Founded by the former Telegraph journalist Andreas Whittam Smith, The Independent was based physically just a few miles away from Fleet Street at City Road. Psychologically, however, it occupied a different universe. The compositors had been replaced by new technology. It was to be a newspaper made almost entirely by journalists.

Evolution or revolution, Murdoch's belief that he was paying three times the necessary number of staff five times the going rate to publish his newspapers, put paid to a publishing legacy spanning more than 300 years.

The tradition began with the first edition of the Daily Courant, which hit the streets in 1702. It was a meagre offering. There were five paragraphs translated from the Haarlem Courant, three from the Paris Gazette and one from the Amsterdam Courant. It bore none of the hallmarks of the brash and brilliant press that was to follow. But it did stake out the newspaper industry's natural home.

The main thoroughfare linking the City of London, the seat of financial power, to Westminster, the seat of political power, Fleet Street was the ideal location in which to gather news. A few minutes walk east and reporters could be taking notes on the latest blood curdling case at the Old Bailey. A short walk west and you were in the public gallery at the High Court, detailing the salacious revelations of a society divorce or libel case.

And of course there were the pubs. In the days when journalists would think nothing of downing a dozen or so gin and tonics before driving home, and when the defining characteristic of the job was waiting around for something to happen, the pub was the epicentre of a journalist's life.

Each newspaper had its own hostelry. Telegraph journalists nipped downstairs to the King and Keys. The News of the World drank at The Tipperary, known as the Tip. The Harrow was divided territory: upstairs was the province of Daily Mail writers, downstairs were the printers. Upstairs at the Cheshire Cheese could be found The Sun, quaffing alongside the industrial correspondents.

At Canary Wharf, no such culture has developed. Newspapers now make a profit and journalists are much more computer dependent - e-mailing, telephoning and surfing the web for information. Healthy lifestyles - sushi, salads and games of squash - have replaced the lunchtime drinking.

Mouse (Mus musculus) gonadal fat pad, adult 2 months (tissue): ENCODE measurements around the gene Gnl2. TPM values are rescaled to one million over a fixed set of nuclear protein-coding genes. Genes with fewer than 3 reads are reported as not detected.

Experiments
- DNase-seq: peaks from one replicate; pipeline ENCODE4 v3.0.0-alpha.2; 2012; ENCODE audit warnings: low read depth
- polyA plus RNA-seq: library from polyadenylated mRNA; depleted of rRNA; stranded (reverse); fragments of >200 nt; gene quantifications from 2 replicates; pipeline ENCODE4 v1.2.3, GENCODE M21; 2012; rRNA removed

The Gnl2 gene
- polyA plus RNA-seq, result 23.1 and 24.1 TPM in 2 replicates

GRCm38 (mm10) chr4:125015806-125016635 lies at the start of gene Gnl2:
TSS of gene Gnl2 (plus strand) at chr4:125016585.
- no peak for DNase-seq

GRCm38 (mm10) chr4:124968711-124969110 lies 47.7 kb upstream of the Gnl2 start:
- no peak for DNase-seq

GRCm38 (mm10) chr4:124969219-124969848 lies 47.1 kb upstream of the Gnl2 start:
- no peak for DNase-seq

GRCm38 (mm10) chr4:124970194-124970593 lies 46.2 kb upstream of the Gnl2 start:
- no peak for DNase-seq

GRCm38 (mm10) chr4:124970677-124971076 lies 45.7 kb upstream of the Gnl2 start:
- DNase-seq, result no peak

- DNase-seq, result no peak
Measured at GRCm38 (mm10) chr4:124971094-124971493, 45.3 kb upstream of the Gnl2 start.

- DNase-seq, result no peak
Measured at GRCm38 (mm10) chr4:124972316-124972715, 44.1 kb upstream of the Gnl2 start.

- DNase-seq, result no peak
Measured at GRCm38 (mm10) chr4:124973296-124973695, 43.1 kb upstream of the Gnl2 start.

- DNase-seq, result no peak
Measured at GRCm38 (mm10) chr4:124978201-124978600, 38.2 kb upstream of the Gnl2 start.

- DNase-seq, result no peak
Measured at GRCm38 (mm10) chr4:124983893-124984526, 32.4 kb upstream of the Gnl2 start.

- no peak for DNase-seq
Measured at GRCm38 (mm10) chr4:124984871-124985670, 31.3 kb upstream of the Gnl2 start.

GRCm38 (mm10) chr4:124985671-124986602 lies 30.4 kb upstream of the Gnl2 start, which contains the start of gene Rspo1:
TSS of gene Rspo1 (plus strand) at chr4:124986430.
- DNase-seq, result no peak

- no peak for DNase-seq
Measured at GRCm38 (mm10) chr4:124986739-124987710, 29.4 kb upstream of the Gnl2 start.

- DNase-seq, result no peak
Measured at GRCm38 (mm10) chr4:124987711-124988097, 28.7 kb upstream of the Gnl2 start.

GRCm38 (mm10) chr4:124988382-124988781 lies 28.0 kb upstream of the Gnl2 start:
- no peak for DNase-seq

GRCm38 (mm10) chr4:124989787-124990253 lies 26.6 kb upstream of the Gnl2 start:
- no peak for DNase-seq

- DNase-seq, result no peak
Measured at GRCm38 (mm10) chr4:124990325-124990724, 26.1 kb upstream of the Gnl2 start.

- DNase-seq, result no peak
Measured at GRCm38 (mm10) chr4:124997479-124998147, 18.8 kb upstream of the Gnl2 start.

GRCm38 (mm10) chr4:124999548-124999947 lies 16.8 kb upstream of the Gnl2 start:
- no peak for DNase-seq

Back on Fleet Street, the outpost of one newspaper group remains, however. At Number 185, a dozen editorial staff from the Dundee Courier, the Sunday Post and the Weekly News - part of the DC Thomson publishing group - report from London on behalf of their readers in Scotland. Fleet Street can no longer claim to be the street of ink, but the memories and stories it has inspired will run and run.

The drinking, the socialising... and the stories

William F Deedes, Editor, Daily Telegraph, 1974-1986

When I arrived in Fleet Street in 1931, almost every upstairs window had a provincial newspaper office behind it. It was truly the street of ink. What was extraordinary is that in this, the main road through central London, there were these giant factories. There were always lorries arriving by day loaded with newsprint, vans flying out at night to take the editions to the railway stations. The newspapers had printing presses thundering below street level. Then there were the pubs which was where we used to drink more than we should. In a sense we were much more comrades and colleagues than today. We were competitive but not in the style that Rupert Murdoch has imported. But what killed hot metal were the printers. They extorted more and more money making it impossible to make newspapers viable.

Sue Douglas, Editor, Sunday Express, 1996